Environment – current issues: Country very densely populated (1,125 per km2); rapid urbanisation taking place; many people landless, and many live on and cultivate land exposed to floods, riverbank erosion or cyclones; groundwater used for drinking water and irrigation is widely contaminated with naturally-occurring arsenic in some floodplain areas; water-borne diseases prevalent; surface water widely polluted by industrial, agricultural and urban effluents, affecting domestic supplies and inland fisheries; intermittent water shortages because of falling water tables in some northern and central parts of the country; increasing water and soil salinity in some coastal areas, especially in the south-west, due to abstraction of river and groundwater upstream; soil degradation due to intensive cropping, depletion of organic matter and unbalanced use of fertilisers; deforestation and soil erosion in hill areas.

Environment – international agreements:
party to: Biodiversity, Climate Change, Climate Change-Kyoto Protocol, Desertification, Endangered Species, Environmental Modification, Hazardous Wastes, Law of the Sea, Ozone Layer Protection, Ship Pollution, Wetlands

See also[edit]


  1. ^ Uddin, Kabir; Matin, Mir A.; Meyer, Franz J. (January 2019). "Operational Flood Mapping Using Multi-Temporal Sentinel-1 SAR Images: A Case Study from Bangladesh". Remote Sensing. 11 (13): 1581. Bibcode:2019RemS...11.1581U. doi:10.3390/rs11131581.
  2. ^ NASA/Goddard Space Flight Center, Scientific Visualization Studio (18 April 2002). "Himalayas Exaggerated (version 2.2)" (MPEG). Archived from the original on 13 November 2007. Retrieved 30 April 2007.
  3. ^ বাংলাদেশ পরিসংখ্যান বর্ষগ্রন্থ ২০২০ – Bangladesh Statistics annual book 2020 (PDF). Bangladesh Statistics Bureau. p. 21. ISBN 978-984-475-047-0. Archived (PDF) from the original on 29 October 2021. Retrieved 12 November 2021.
  4. ^ "South Asia :: Bangladesh — The World Factbook". Central Intelligence Agency. Archived from the original on 12 November 2021. Retrieved 13 November 2020.
  5. ^ MET-report-08-2016 (PDF), Bangladesh Meteorological Department, Norwegian Meteorological Institute, 2016, archived (PDF) from the original on 24 June 2021, retrieved 18 June 2021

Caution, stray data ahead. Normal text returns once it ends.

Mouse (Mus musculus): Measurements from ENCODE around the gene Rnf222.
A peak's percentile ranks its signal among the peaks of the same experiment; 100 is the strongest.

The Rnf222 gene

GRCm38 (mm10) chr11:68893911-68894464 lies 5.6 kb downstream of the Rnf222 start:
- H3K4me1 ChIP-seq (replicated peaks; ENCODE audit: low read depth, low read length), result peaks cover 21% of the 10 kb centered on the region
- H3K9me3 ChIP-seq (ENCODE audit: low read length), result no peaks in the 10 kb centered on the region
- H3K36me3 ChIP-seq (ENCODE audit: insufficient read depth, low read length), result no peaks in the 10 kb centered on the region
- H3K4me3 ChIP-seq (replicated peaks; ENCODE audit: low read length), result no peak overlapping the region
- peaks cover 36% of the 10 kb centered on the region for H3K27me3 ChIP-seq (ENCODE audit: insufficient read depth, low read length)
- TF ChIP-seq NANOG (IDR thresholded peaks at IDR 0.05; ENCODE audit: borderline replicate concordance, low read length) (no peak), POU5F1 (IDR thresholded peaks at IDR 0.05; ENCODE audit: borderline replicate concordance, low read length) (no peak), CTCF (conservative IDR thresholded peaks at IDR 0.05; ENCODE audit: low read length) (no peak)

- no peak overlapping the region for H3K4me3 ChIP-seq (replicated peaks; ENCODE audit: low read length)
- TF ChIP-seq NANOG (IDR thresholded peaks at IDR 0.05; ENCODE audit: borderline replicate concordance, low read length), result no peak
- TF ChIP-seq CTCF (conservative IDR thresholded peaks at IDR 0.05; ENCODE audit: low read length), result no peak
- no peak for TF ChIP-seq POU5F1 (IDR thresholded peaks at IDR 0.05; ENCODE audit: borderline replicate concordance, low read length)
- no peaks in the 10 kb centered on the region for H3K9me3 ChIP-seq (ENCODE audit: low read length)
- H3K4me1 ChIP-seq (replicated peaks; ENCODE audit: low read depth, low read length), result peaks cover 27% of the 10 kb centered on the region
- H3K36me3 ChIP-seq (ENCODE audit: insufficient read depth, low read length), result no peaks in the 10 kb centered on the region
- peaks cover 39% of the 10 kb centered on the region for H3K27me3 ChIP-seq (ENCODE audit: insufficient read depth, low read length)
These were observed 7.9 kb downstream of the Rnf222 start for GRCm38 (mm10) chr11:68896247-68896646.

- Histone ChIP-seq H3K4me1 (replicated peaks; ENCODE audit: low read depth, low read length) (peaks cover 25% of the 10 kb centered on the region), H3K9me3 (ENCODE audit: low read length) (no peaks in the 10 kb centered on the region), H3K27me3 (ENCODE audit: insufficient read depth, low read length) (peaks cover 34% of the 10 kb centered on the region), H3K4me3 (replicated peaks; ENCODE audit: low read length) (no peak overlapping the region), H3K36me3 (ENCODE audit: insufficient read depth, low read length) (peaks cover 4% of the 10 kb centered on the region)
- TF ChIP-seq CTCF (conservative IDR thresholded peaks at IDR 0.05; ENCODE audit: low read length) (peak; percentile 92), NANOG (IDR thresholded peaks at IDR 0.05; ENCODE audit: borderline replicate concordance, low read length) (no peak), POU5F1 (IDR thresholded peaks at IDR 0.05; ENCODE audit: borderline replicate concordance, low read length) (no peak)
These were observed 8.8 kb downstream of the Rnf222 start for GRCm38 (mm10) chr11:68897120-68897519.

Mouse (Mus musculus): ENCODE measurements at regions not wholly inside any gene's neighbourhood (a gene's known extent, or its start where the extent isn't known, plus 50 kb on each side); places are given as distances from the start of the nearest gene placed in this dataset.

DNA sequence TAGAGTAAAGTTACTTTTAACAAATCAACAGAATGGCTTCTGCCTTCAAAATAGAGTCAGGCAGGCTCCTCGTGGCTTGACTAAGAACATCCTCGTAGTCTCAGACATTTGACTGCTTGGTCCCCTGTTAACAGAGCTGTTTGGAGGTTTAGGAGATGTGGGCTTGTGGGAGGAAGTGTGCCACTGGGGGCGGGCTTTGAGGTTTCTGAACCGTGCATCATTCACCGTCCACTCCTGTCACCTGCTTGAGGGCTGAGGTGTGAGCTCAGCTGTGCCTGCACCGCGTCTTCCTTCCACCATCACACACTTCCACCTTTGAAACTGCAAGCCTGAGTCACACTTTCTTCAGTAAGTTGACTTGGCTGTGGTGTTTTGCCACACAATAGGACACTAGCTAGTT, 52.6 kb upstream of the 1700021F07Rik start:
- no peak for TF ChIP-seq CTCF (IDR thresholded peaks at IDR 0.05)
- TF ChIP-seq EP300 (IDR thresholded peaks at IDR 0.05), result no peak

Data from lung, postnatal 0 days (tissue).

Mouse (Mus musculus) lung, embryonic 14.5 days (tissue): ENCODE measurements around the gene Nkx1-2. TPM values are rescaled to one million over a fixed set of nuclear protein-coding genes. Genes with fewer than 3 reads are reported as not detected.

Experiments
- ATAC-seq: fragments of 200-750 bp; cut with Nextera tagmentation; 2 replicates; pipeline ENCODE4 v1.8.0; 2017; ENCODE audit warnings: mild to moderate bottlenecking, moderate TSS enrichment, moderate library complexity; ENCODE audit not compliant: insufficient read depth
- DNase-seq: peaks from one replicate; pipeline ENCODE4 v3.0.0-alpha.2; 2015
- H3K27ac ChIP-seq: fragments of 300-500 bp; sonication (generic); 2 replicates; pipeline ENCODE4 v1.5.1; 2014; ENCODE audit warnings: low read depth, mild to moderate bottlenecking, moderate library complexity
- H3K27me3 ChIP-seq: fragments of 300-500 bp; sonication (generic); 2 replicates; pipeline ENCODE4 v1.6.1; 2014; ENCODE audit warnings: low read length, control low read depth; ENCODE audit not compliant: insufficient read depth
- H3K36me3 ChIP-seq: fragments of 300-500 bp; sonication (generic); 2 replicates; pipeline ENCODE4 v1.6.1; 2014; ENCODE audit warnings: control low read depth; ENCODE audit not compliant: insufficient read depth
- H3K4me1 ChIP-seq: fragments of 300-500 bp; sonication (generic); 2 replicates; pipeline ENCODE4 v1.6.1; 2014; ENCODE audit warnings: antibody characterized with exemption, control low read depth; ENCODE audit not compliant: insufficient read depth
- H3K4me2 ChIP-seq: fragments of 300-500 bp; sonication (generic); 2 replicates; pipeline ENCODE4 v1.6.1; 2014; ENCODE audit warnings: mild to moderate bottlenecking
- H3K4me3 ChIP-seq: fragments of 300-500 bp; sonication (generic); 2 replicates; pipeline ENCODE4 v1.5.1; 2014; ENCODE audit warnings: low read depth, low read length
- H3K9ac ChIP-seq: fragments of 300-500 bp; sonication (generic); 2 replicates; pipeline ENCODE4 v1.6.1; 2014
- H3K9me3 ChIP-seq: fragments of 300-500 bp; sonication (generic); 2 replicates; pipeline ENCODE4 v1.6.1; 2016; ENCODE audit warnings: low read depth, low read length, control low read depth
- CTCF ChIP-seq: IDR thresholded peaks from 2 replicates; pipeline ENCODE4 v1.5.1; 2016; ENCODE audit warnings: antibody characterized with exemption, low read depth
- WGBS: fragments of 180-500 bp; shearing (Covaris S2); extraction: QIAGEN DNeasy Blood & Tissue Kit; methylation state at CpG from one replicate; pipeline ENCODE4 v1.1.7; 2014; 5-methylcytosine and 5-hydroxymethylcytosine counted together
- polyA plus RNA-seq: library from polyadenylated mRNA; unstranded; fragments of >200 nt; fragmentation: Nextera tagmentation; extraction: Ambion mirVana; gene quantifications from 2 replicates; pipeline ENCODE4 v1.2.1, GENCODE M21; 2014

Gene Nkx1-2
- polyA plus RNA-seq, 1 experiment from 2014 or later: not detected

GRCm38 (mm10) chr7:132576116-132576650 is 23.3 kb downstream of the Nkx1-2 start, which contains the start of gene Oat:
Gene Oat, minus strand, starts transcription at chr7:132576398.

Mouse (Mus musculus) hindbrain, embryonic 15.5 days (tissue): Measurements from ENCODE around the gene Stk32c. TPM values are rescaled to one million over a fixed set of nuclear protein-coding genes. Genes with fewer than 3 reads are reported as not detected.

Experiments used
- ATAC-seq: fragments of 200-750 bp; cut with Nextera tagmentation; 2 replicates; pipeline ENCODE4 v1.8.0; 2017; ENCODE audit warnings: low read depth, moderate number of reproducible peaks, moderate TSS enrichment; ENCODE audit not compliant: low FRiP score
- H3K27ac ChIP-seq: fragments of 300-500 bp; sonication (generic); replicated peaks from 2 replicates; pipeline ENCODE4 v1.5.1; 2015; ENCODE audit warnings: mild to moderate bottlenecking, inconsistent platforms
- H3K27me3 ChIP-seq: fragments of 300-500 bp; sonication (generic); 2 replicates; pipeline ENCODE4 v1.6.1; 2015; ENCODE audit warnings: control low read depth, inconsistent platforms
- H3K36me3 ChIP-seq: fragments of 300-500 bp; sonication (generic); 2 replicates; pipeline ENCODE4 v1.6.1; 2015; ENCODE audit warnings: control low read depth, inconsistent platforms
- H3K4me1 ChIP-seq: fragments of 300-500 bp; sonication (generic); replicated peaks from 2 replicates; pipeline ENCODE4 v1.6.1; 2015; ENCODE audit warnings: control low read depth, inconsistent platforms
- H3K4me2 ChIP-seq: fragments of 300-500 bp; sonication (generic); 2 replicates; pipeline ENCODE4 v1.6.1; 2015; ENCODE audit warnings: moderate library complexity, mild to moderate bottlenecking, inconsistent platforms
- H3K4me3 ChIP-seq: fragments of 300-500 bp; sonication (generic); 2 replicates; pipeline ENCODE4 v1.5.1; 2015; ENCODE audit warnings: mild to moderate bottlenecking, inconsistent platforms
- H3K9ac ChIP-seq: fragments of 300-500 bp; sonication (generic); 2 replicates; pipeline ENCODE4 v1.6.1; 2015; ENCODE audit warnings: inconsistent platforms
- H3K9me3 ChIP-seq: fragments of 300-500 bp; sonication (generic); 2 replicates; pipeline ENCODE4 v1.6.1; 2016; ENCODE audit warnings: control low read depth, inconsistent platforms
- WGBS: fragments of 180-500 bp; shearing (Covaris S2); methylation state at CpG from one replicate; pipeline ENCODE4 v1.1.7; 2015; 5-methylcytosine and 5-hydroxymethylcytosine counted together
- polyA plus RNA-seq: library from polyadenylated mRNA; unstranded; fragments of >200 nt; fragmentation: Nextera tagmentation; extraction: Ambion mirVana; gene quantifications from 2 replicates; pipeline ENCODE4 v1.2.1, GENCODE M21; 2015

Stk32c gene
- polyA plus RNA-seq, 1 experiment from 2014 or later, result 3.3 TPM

6. ^ "Cold Wave Kills 102 People in Bangladesh". Los Angeles Times. 6 January 1995. p. 6. Archived from the original on 4 February 2015. Retrieved 4 February 2015. Temperatures plunged to 39 degrees this week in northern Bangladesh, killing people too poor to afford jackets or sweaters. It was the lowest temperature recorded in Bangladesh since 1964 when the temperature dropped to 38 degrees.
  7. ^ "33 in Northern Bangladesh Are Reported Killed by Cold". The New York Times. Associated Press. 29 December 1989. p. A3. Archived from the original on 4 February 2015. Retrieved 4 February 2015. A cold wave is normally tropical northern Bangladesh has killed at least 33 people in the last week, a newspaper reported today. Temperatures in the region have hovered around 42 °F (6 °C) since Monday, and the newspaper said the victims were laborers and other poor people who were unable to protect themselves from the cold.
  8. ^ "Hundreds Dead in Bangladeshi Cold Spell". The Washington Post. 6 January 1998. p. A14. In northern Bangladesh, temperatures dipped to 46 degrees Sunday, the Independent newspaper said. Although the temperature was above freezing, it was cold enough to kill people in tropical Bangladesh, where half the population of 120 million people can't afford enough food or warm clothes.
  9. ^ "Climate of Bangladesh" (PDF). Bangladesh Meteorological Department. pp. 19–23. Archived from the original (PDF) on 24 December 2018. Retrieved 24 December 2018.
  10. ^ "Normal Monthly Rainy Day" (PDF). Bangladesh Meteorological Department. Archived from the original on 9 July 2017. Retrieved 26 April 2018.
  11. ^ "Normal Monthly Humidity" (PDF). Bangladesh Meteorological Department. Archived from the original on 24 December 2018. Retrieved 26 April 2018.